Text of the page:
Dozens of municipalities have already adopted ordinances prohibiting stores from offering the bags, citing the environmental costs of proliferating plastic. Padilla said his bill would build on that process with a needed statewide standard.
"There's no such thing as a free lunch, and there's no such thing as a free bag," Padilla said at a Monday morning press conference on the steps of the State Capitol building.
And while the Legislature has fallen short in its attempts to institute a ban before, Padilla said his bill's prospects were brighter given "the business community that's coming around and seeing the wisdom in a statewide policy."
The California Grocers Association has not yet taken a formal position on the bill, but president and CEO Ronald Fong endorsed a statewide approach that would offer "consistency and predictability" both to consumers and to businesses trying to navigate a patchwork of varying county and city rules.
"We're looking for competitive fairness for retailers," Fong said at Monday's press conference. "Retailers don't want to be in a position where they need to abide by 70 to 85 different local ordinances."
Padilla cited some statistics about the environmental burden of plastic bags: more than 14 billion are handed out every year in California, producing tons of largely non-biodegradable waste that harm wildlife, pollute bodies of water and posing hefty cleanup costs for the state.
"We can reduce the cost to government and have better-looking communities in the process," Padilla said.
Under the current language in Senate Bill 405, larger stores would have until January 1, 2015 to stop giving out single-use plastic bags, with smaller stores facing a later deadline. Stores could offer reusable bags that meet standards overseen by the California Department of Resources, Recycling and Recovery.
Speakers at the press conference underscored the impact on wildlife, which can get enmeshed in plastic waste. Animals also sometimes consume the bags: birds will unwittingly feed scraps of plastic to their young, and turtles often mistake the bags for coveted jellyfish.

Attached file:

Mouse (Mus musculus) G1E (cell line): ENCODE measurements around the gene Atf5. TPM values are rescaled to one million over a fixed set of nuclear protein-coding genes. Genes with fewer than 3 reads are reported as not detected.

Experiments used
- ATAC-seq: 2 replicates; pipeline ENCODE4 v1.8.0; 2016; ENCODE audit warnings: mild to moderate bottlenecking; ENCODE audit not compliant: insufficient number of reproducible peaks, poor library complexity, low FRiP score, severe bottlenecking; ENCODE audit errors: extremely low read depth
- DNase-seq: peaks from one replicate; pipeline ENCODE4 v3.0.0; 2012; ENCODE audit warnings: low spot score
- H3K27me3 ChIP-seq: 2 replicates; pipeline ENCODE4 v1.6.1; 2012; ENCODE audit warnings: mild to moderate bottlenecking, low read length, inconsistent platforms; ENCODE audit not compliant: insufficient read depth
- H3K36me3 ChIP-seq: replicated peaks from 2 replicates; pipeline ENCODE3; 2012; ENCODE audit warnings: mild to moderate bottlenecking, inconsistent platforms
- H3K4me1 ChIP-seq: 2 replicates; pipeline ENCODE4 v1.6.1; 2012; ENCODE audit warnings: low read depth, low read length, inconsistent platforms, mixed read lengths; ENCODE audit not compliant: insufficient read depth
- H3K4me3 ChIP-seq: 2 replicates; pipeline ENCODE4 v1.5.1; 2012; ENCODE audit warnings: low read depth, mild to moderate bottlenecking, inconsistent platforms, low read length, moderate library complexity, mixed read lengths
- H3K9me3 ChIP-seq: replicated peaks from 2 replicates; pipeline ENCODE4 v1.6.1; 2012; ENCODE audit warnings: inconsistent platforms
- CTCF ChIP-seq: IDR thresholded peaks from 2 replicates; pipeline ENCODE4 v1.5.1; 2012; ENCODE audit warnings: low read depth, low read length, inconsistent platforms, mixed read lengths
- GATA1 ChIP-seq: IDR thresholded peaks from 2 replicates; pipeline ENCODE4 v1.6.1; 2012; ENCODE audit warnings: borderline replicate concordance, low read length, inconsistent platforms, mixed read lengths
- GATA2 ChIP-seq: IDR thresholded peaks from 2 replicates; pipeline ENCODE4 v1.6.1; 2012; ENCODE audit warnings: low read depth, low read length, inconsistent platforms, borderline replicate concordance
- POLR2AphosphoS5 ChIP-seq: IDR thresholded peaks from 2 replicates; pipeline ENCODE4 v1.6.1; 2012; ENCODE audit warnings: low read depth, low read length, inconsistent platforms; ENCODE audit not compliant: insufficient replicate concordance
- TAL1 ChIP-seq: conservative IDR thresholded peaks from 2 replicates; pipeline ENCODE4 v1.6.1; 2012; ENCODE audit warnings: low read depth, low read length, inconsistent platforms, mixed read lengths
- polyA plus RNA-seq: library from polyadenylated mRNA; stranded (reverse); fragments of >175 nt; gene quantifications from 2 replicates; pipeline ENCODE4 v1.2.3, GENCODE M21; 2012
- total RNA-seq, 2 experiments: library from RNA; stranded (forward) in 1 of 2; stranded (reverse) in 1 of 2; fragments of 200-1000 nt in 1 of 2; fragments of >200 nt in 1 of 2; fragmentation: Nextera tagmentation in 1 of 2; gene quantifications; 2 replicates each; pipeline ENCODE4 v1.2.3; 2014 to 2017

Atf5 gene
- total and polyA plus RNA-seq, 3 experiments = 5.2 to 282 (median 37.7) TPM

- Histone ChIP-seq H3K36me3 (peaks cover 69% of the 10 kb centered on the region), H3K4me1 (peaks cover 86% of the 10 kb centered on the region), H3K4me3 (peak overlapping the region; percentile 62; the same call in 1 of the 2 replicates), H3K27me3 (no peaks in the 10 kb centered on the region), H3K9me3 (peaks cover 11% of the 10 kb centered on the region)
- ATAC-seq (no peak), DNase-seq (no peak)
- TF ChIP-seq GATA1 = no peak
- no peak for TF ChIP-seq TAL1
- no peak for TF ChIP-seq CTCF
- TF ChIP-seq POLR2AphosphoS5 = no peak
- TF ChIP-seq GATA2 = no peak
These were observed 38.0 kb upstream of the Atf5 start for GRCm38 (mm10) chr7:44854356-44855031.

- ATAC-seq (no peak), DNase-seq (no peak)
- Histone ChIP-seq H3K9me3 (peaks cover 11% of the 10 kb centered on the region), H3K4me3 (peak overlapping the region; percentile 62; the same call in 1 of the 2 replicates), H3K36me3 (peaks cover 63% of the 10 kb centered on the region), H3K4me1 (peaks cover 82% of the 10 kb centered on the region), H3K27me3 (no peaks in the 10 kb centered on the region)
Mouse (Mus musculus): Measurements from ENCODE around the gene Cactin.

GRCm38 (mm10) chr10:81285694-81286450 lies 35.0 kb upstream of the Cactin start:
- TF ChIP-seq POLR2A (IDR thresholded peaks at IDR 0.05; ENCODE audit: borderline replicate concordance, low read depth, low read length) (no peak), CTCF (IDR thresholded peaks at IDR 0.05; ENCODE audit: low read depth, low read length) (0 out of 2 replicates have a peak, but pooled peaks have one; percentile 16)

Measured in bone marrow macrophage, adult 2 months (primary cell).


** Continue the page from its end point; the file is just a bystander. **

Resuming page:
Single-use plastic bags are rarely recycled. Mark Murray, executive director of the group Californians Against Waste, said that only about 5 percent of plastic bags make it to recycling facilities.
"Even with an opportunity to recycle at every grocery store in this state, these particular products don't lend themselves to cost-effective and easy recycling," Murray said at Monday's press conference. "This is a problem product that the best solution is to phase it out of the marketplace," he added.
And even when the bags are recycled, they can still pose problems, according to Sacramento City Councilman Kevin McCarty, who has been immersed in the issue as the Sacramento City Council debates a plastic bag ordinance amid resistance from the business community. McCarty recounted visiting a recycling center in his district and watching workers repeatedly dislodge plastic bags that were gumming up the machinery.
"The city of Sacramento is in full support of this effort," McCarty said. "We're frankly a little late to the game."
Not everyone is pleased. Phil Rozenski, who is working with a bag manufacturer coalition called the American Progressive Bag Alliance, said that single-use plastic bags are "an environmental option" and suggested that recycle rates are so low because consumers reuse the bags rather than recycling them.
"We think consumers should have a choice," Rozenski said.
PHOTO CREDIT: Sen. Alex Padilla, D-Los Angeles, talks about his bill in front of photos of polluted bodies of water at an April 15, 2013 press conference. Jeremy B. White/The Sacramento Bee.